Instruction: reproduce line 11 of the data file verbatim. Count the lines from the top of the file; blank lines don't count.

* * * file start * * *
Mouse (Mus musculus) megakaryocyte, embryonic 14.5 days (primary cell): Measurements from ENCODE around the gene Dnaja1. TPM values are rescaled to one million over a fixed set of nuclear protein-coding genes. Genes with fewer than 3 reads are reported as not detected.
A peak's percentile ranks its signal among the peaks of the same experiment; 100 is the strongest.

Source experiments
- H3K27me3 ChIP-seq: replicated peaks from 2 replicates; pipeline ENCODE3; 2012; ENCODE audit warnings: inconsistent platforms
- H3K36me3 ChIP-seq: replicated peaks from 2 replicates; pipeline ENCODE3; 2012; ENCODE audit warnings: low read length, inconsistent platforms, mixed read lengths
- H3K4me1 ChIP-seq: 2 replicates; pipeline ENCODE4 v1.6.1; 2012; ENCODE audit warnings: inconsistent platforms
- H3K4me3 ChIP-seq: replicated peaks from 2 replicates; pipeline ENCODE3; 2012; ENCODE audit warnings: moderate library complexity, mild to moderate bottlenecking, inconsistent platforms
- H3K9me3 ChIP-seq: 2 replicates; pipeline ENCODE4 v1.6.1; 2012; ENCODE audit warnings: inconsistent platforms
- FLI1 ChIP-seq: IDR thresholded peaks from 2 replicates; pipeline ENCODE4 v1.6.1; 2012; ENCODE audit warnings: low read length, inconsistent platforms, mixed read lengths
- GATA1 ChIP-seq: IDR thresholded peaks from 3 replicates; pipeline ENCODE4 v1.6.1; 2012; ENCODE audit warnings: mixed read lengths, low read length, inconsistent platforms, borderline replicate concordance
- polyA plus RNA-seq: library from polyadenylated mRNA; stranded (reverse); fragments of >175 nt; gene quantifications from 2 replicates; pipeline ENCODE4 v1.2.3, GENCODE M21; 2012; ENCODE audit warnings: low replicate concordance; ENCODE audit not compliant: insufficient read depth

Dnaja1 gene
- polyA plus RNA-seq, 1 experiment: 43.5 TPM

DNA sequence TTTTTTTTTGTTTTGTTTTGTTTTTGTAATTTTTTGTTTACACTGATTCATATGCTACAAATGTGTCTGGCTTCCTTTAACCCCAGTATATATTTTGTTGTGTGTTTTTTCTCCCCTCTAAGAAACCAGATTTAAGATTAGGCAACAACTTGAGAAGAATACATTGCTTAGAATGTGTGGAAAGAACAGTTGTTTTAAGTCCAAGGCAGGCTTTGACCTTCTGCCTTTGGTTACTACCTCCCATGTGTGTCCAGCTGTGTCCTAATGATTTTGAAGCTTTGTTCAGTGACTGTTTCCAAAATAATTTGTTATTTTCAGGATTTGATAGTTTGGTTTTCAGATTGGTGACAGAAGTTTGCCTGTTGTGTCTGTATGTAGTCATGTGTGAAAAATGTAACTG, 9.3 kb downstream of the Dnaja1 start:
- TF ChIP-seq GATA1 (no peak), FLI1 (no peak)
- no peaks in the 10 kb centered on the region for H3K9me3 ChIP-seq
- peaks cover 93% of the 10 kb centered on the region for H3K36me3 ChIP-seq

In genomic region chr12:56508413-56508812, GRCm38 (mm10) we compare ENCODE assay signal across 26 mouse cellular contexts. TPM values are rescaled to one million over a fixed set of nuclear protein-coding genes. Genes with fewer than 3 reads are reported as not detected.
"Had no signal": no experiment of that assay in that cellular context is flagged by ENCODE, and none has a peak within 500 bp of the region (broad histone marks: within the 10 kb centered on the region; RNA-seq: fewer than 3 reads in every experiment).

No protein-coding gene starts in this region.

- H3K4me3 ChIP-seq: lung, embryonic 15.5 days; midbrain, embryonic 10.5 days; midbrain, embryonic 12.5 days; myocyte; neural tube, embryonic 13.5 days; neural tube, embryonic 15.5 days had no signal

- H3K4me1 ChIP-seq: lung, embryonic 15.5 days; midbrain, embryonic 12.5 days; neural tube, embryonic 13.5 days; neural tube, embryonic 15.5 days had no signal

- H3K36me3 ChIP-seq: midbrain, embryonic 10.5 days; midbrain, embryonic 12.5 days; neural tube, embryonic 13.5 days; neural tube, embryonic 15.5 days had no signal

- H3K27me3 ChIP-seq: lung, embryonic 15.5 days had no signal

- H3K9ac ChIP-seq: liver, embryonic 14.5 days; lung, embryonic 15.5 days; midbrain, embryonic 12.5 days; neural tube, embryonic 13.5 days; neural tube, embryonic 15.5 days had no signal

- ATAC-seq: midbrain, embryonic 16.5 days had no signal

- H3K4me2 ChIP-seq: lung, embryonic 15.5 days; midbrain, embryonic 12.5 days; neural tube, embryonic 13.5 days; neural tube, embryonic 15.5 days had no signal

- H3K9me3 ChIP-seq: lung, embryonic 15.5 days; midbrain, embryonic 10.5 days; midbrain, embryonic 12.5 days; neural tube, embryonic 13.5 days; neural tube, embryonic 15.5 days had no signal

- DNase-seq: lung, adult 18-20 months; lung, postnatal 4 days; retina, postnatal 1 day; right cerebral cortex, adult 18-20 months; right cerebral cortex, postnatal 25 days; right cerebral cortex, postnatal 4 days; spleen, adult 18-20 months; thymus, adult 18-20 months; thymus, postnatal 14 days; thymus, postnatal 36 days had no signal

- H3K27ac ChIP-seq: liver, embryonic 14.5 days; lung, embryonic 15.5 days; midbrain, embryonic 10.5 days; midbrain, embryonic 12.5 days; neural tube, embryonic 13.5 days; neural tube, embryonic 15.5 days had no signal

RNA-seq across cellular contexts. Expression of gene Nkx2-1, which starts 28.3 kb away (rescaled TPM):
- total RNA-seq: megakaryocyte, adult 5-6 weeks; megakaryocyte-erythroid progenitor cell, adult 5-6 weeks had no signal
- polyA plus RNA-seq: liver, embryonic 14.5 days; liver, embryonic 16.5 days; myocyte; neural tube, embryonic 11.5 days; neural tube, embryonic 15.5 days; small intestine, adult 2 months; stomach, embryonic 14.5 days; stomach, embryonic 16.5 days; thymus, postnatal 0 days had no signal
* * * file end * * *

- polyA plus RNA-seq: library from polyadenylated mRNA; stranded (reverse); fragments of >175 nt; gene quantifications from 2 replicates; pipeline ENCODE4 v1.2.3, GENCODE M21; 2012; ENCODE audit warnings: low replicate concordance; ENCODE audit not compliant: insufficient read depth